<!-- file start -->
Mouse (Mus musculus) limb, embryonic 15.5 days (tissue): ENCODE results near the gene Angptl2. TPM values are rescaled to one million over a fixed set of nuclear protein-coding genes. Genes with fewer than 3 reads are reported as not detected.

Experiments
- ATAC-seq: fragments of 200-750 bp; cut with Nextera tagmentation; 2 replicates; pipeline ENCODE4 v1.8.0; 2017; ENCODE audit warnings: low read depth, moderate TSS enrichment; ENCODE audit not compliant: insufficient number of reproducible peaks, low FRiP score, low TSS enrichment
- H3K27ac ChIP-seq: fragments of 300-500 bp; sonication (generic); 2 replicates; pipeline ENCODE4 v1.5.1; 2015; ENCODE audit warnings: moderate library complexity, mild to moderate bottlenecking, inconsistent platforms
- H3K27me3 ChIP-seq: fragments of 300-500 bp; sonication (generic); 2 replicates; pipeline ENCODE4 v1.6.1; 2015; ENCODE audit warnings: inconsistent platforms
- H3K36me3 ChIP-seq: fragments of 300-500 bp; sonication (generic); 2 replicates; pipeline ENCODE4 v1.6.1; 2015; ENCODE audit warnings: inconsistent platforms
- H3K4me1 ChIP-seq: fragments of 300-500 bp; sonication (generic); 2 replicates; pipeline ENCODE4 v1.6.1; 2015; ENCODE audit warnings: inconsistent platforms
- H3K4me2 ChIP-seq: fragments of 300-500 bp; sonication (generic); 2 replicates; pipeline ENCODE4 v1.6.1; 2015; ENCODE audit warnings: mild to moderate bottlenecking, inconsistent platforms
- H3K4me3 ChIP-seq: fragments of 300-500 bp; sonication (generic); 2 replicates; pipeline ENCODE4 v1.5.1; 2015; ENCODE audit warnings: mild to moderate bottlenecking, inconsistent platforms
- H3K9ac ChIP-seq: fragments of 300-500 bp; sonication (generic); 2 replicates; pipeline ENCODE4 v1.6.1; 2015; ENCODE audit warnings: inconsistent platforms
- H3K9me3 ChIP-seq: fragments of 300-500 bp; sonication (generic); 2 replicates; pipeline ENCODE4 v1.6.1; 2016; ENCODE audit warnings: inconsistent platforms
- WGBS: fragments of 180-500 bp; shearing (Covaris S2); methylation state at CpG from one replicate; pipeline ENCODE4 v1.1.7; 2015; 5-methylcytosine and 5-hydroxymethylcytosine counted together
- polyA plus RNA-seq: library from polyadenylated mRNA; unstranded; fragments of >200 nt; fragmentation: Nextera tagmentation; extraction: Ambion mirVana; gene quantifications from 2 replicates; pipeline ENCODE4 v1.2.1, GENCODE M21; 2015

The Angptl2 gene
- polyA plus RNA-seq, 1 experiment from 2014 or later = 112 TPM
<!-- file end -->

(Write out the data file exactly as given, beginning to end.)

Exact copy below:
Mouse (Mus musculus) limb, embryonic 15.5 days (tissue): ENCODE results near the gene Angptl2. TPM values are rescaled to one million over a fixed set of nuclear protein-coding genes. Genes with fewer than 3 reads are reported as not detected.

Experiments
- ATAC-seq: fragments of 200-750 bp; cut with Nextera tagmentation; 2 replicates; pipeline ENCODE4 v1.8.0; 2017; ENCODE audit warnings: low read depth, moderate TSS enrichment; ENCODE audit not compliant: insufficient number of reproducible peaks, low FRiP score, low TSS enrichment
- H3K27ac ChIP-seq: fragments of 300-500 bp; sonication (generic); 2 replicates; pipeline ENCODE4 v1.5.1; 2015; ENCODE audit warnings: moderate library complexity, mild to moderate bottlenecking, inconsistent platforms
- H3K27me3 ChIP-seq: fragments of 300-500 bp; sonication (generic); 2 replicates; pipeline ENCODE4 v1.6.1; 2015; ENCODE audit warnings: inconsistent platforms
- H3K36me3 ChIP-seq: fragments of 300-500 bp; sonication (generic); 2 replicates; pipeline ENCODE4 v1.6.1; 2015; ENCODE audit warnings: inconsistent platforms
- H3K4me1 ChIP-seq: fragments of 300-500 bp; sonication (generic); 2 replicates; pipeline ENCODE4 v1.6.1; 2015; ENCODE audit warnings: inconsistent platforms
- H3K4me2 ChIP-seq: fragments of 300-500 bp; sonication (generic); 2 replicates; pipeline ENCODE4 v1.6.1; 2015; ENCODE audit warnings: mild to moderate bottlenecking, inconsistent platforms
- H3K4me3 ChIP-seq: fragments of 300-500 bp; sonication (generic); 2 replicates; pipeline ENCODE4 v1.5.1; 2015; ENCODE audit warnings: mild to moderate bottlenecking, inconsistent platforms
- H3K9ac ChIP-seq: fragments of 300-500 bp; sonication (generic); 2 replicates; pipeline ENCODE4 v1.6.1; 2015; ENCODE audit warnings: inconsistent platforms
- H3K9me3 ChIP-seq: fragments of 300-500 bp; sonication (generic); 2 replicates; pipeline ENCODE4 v1.6.1; 2016; ENCODE audit warnings: inconsistent platforms
- WGBS: fragments of 180-500 bp; shearing (Covaris S2); methylation state at CpG from one replicate; pipeline ENCODE4 v1.1.7; 2015; 5-methylcytosine and 5-hydroxymethylcytosine counted together
- polyA plus RNA-seq: library from polyadenylated mRNA; unstranded; fragments of >200 nt; fragmentation: Nextera tagmentation; extraction: Ambion mirVana; gene quantifications from 2 replicates; pipeline ENCODE4 v1.2.1, GENCODE M21; 2015

The Angptl2 gene
- polyA plus RNA-seq, 1 experiment from 2014 or later = 112 TPM